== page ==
This past weekend marked the 75th anniversary of the opening night at the St. James Theatre of Rodgers & Hammerstein's Oklahoma! A musical classic of the first order, it's hard today to measure the impact it had on audiences back in 1943—what with American deeply immersed in World War II. It's honest depiction of a simpler time, and its characters deep-seated love of home and hearth, were exactly what was needed while people were dealing with the heartbreak of loved ones dying halfway around the world, seemingly on a daily basis.
The original cast of Oklahoma!: Lee Dixon (Will Parker), Celeste Holm (Ado Annie), Alfred Drake (Curly), Joan Roberts (Laurey)—unknown actor in hat—Betty Garde (Aunt Eller) and Joseph Buloff (kneeling, as Ali Hakim).
In 1931, Lynn Riggs's Green Grow the Lilacs opened under the auspices of the Theatre Guild at its Guild Theatre (now the August Wilson). The play ran briefly, and told a simple story about settlers in Oklahoma's Indian Territory. The Guild, a powerhouse producing organization since its inception in 1919, would eventually mount 228 shows over the course of its half-century legacy. The world premieres of Shaw's Heartbreak House and Saint Joan; O'Neill's Strange Interlude, Mourning Becomes Electra and Ah, Wilderness!, and the Gershwin's Porgy and Bess were a few of their prestige productions. But by 1943, the year Oklahoma! opened, a number of financial failures (Porgy and Bess among them) had made a sizable dent in the Guild's coffers, as prestige often does not equal box office.
Call it fate, but two years prior, Teresa Helburn, one of the Guild's lead producers, attended a summer-stock production of Green Grow the Lilacs that intrigued her. It added folk songs and dances (choreography by none other than Gene Kelly), and it gave her the idea that it might be just the thing to transform the failed play into a successful musical. She presented the idea to Richard Rodgers and Larry Hart, as they wrote one of the Guild's first produced musicals in 1925, The Garrick Gaieties (also the very first one written by the newly minted team). Rodgers took to the idea of musicalizing Lilacs immediately, but his partner did not. At the time, Rodgers and Hart still had a committed working relationship, but Hart's drinking had been slowly killing it for years. Begging off the new show, Hart gave his blessing for Rodgers to collaborate with Oscar Hammerstein II, who himself was in need of redemption. A true pioneer of the American musical, Hammerstein had written every style of show during the preceding two decades, with such composers as Otto Harbach, Vincent Youmans, Rudolph Friml, Sigmund Romberg and most significantly with Jerome Kern on the groundbreaking Showboat (1932). When the offer came to work with Rodgers, Hammerstein had been coming up short on hits for ten years, all the while hoping one would come close to matching his work on Showboat. Little did the two men know just how important this first time effort was going to further their artistic goals and reputations.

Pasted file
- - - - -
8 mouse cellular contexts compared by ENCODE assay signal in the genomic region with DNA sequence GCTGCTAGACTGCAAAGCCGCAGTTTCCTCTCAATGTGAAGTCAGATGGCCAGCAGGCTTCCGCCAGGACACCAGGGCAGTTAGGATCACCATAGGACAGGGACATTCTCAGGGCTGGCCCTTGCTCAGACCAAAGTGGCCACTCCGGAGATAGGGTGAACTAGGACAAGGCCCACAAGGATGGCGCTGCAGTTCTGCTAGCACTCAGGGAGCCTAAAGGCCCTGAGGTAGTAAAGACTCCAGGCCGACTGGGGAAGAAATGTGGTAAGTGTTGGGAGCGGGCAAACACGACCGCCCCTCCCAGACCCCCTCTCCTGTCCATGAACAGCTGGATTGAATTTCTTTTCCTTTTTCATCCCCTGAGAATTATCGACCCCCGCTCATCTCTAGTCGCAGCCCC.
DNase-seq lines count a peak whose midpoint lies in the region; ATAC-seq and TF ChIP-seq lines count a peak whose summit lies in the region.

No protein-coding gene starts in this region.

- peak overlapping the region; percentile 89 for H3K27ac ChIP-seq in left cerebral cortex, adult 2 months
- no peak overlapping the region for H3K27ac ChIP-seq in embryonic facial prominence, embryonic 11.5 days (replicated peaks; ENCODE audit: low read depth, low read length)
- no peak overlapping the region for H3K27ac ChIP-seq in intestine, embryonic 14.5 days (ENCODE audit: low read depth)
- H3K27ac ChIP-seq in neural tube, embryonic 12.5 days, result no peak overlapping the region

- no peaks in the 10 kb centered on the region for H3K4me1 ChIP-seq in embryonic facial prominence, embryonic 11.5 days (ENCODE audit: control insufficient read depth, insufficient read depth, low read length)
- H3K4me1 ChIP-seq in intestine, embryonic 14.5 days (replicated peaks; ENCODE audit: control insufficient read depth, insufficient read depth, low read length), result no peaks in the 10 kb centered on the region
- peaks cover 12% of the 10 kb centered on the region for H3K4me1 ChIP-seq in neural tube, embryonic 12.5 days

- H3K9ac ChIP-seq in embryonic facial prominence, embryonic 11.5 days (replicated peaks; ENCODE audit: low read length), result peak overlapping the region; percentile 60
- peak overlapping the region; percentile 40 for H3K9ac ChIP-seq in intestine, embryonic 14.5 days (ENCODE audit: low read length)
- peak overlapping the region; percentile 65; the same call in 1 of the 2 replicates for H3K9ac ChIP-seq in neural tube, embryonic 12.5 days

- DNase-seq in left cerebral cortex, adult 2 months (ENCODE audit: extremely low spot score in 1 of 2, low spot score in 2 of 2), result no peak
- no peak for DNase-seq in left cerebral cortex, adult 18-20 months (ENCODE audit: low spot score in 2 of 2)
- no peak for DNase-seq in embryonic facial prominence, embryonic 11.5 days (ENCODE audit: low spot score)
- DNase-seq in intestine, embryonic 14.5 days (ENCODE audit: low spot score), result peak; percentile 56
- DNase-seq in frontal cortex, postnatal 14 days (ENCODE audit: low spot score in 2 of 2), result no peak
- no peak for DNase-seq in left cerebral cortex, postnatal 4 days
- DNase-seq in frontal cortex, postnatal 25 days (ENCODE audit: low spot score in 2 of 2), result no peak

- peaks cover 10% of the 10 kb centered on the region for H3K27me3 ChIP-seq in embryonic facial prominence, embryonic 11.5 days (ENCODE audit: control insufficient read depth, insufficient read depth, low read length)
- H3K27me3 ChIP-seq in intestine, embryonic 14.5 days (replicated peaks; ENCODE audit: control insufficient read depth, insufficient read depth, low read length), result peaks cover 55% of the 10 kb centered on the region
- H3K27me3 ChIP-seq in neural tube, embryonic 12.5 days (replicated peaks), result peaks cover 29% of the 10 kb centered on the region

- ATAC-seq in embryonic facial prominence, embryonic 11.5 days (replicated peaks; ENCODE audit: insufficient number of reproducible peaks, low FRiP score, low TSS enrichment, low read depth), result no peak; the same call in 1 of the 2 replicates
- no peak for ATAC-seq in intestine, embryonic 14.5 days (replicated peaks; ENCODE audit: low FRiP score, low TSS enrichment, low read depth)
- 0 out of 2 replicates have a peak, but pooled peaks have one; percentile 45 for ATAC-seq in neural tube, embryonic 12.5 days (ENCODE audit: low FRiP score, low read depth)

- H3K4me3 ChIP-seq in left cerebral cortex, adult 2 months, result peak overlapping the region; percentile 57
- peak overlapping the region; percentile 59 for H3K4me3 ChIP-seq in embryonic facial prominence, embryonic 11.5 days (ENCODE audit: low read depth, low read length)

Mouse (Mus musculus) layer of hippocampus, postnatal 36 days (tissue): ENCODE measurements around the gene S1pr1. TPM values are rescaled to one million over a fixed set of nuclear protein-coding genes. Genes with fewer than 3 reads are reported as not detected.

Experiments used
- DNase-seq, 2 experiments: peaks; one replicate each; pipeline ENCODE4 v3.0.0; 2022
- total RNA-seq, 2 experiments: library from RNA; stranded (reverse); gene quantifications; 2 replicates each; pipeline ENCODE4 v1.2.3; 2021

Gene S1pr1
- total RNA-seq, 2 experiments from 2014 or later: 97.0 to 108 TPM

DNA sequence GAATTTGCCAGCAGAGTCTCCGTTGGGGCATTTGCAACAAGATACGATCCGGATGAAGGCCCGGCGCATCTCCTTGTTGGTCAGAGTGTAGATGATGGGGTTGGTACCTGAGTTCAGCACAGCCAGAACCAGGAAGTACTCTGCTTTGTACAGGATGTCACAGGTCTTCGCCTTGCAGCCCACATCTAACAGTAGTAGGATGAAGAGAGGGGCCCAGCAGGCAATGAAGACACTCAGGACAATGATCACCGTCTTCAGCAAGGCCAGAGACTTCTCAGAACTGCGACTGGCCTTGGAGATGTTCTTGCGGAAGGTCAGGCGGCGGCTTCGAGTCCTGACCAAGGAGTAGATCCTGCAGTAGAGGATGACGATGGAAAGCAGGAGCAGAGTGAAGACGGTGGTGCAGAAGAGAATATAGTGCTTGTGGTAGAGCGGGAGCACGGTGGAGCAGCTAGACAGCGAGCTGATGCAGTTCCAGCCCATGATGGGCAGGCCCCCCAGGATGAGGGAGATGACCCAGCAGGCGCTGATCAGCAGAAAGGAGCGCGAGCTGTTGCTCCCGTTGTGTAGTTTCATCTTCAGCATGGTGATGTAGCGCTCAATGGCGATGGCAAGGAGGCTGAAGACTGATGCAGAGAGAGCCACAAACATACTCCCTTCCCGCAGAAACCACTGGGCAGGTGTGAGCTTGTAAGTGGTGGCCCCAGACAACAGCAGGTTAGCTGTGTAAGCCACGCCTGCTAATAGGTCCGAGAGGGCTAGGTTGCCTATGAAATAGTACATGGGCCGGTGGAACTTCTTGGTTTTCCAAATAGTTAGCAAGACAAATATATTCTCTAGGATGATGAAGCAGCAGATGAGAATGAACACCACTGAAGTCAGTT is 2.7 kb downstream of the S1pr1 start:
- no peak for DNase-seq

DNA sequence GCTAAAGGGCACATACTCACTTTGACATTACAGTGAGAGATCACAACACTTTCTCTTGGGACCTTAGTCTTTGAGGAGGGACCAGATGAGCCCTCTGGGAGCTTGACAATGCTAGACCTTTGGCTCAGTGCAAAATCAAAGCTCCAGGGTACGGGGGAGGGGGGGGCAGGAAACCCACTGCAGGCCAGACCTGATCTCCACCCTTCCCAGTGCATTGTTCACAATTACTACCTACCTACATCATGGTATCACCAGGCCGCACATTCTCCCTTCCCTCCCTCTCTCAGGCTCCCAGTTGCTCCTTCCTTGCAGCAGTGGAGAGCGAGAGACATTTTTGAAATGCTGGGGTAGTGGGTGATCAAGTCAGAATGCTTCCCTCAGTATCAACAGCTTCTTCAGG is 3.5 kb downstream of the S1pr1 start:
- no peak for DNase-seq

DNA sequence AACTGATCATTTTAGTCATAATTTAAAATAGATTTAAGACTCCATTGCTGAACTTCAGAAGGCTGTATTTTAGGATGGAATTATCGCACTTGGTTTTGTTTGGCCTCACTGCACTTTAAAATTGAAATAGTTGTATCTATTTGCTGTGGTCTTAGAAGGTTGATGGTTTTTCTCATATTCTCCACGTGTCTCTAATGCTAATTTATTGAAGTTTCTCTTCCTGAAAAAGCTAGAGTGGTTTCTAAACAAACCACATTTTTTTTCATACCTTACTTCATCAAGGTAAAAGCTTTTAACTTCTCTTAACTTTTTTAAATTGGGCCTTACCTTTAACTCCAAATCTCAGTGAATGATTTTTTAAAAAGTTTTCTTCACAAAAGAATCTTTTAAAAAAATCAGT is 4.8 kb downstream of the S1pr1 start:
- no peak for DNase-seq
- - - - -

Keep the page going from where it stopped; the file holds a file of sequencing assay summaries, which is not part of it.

Scenic designer Lemuel Ayer’s beautiful backdrop for the original Oklahoma! (1943).
Teresa Helburn's other great contribution as producer was her idea to engage Agnes de Mille to create the dances for Away We Go (as Oklahoma! was then originally titled). Having caused a stir with her Western-themed work on the Aaron Copland dance music for Rodeo, de Mille proved to be the perfect choice, not only for her artistry, but for her ability to work outside the lines of traditional theatre dance.
The director hired was Rouben Mamoulian, who had left Broadway for Hollywood some six years earlier, amassing to his credit during that time such hit films as Golden Boy, The Mark of Zorro and Blood and Sand. No shrinking violet, this tough and strong-willed Armenian immigrant, was also a respected theatre veteran, who had not only staged the Guild's Porgy and Bess, but also its original incarnation, DuBois Heyward's Porgy, upon whose play the musical was based.
Agnes de Mille and Rouben Mamoulian, two visionaries
(with tough personalities that went along with it)
The cast brought together for Oklahoma! was, in hindsight, a